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Do Sullivan, Penguins Still Have Faith in Tristan Jarry?



Tristan Jarry

CRANBERRY — Tristan Jarry entered the 2023-24 season as the Pittsburgh Penguins’ franchise goaltender, owner of a new five-year, $26,875,000 contract, as well as the unqualified confidence of the coaching staff and management.

He exited it as Alex Nedeljkovic’s backup for 11 of the Penguins’ final 13 games — the only exceptions being when Jarry was too ill to dress for games in Manhattan and New Jersey — and as the subject of considerable speculation about whether he has a future with the franchise.

Sure, most, if not all, of those questions about Jarry’s place with the Penguins were coming from outside the organization, but given Nedeljkovic’s prominent role in the team’s late-season run at a playoff berth, it seemed a reasonable topic for discussion.

That isn’t likely to change anytime soon, and with Nedeljkovic eligible to test the market as an unrestricted free agent unless he is re-signed by July 1, uncertainty figures to swirl around the position for at least a little while.

But regardless of what the Penguins’ goaltending situation looks like in the fall, coach Mike Sullivan said Thursday that the team’s confidence in Jarry remains intact.

“I thought (Nedeljkovic) played terrific down the stretch,” Sullivan said. “That was one of the reasons why we chose to put him in goal. That doesn’t diminish our belief in Tristan at all. … We chose to go with what we deemed the hot hand down the stretch. That’s not a slight on Tristan, by any stretch. We believe that Tristan is a solid NHL goalie.”

Jarry logged just 36 minutes, 32 seconds of playing time during those final 13 games — all of it coming in a pair of relief appearances — as the Penguins made a spirited bid to qualify for postseason play. That means Jarry rarely did anything more strenuous than to clap and shout encouragement on most game nights during the final weeks of the regular season.

“It’s tough,” Jarry said. “You obviously want to be out there, battling with them. You want to be a part of it. The best thing I could do in that situation was just to be a good teammate and help (Nedeljkovic) as much as I could. He did a great job. He won us a lot of games.”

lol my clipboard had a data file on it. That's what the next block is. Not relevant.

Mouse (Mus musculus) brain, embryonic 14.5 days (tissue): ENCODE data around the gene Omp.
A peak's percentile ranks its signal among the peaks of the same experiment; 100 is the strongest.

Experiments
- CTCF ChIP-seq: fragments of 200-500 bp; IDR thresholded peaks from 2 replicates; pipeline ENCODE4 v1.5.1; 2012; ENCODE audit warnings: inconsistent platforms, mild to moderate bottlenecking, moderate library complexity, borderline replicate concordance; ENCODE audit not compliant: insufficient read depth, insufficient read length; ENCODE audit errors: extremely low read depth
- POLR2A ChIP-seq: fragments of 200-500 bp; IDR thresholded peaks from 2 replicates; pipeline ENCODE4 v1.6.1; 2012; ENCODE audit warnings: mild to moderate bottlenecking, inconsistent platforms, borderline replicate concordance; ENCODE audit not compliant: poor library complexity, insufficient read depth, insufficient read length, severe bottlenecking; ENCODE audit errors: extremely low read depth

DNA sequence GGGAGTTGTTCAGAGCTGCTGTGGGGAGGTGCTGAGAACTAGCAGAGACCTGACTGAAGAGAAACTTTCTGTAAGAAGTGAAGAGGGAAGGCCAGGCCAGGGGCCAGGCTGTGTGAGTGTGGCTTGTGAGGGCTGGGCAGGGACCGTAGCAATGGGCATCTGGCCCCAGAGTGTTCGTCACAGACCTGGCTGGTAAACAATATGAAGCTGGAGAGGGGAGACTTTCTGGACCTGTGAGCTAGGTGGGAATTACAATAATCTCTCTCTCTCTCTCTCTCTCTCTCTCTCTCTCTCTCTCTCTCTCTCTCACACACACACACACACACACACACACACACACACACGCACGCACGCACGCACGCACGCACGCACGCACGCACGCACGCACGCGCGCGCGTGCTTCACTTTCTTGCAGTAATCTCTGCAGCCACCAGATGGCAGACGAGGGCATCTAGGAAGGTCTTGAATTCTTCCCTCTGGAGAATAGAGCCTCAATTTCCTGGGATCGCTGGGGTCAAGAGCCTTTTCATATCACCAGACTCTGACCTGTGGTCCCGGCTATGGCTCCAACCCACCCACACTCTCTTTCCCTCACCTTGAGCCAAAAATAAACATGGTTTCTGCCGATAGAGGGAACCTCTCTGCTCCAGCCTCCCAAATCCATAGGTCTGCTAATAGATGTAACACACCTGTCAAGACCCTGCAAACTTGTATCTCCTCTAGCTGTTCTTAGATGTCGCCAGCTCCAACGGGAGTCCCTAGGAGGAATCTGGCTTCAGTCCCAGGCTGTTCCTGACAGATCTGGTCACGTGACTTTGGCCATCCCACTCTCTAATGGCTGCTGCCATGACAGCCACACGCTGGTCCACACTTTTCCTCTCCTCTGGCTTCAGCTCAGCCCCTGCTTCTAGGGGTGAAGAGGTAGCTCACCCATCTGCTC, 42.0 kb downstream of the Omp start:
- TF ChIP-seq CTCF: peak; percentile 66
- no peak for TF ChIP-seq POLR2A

Eight of the 13, to be precise.

Jarry had been penciled in to start the Devils game April 2, but missed it because he was ill, and suggested he didn’t necessarily expect to be called upon again because Nedeljkovic was on such a good roll.

“It’s tough to say,” Jarry said. “He was playing so well and he was doing such a great job that I think in that position, you just have to support him. … You just have to be prepared in case your name does get called.”

It actually was a couple of times: March 24 at Colorado, when Jarry stepped in briefly for Nedeljkovic during the third period and last Saturday, when Boston scored on Nedeljkovic three times in 16 shots.

Jarry ended up absorbing the loss against the Bruins, his final game action of the season.

He finished with a 19-25-5 record in 51 appearances, 48 of them starts, and recorded a 2.91 goals-against average and .903 save percentage.

“Honestly, I thought it was pretty good,” Jarry said. “There were some stretches that I thought could be better and there were some stretches to learn from, obviously, but I think that I had a pretty good year. I was healthy the whole year. I was able to be available for every game, so I think that was a step in the right direction.”

He acknowledged, though, that there are more steps to be taken.

“I think there were … a couple of weeks where I could have been better, I could have been more consistent,” he said. “It would have helped the team more and I think it would have put us in a better position.”

Perhaps one that didn’t compel Sullivan and his staff to rely exclusively on one goaltender through the final weeks of the season.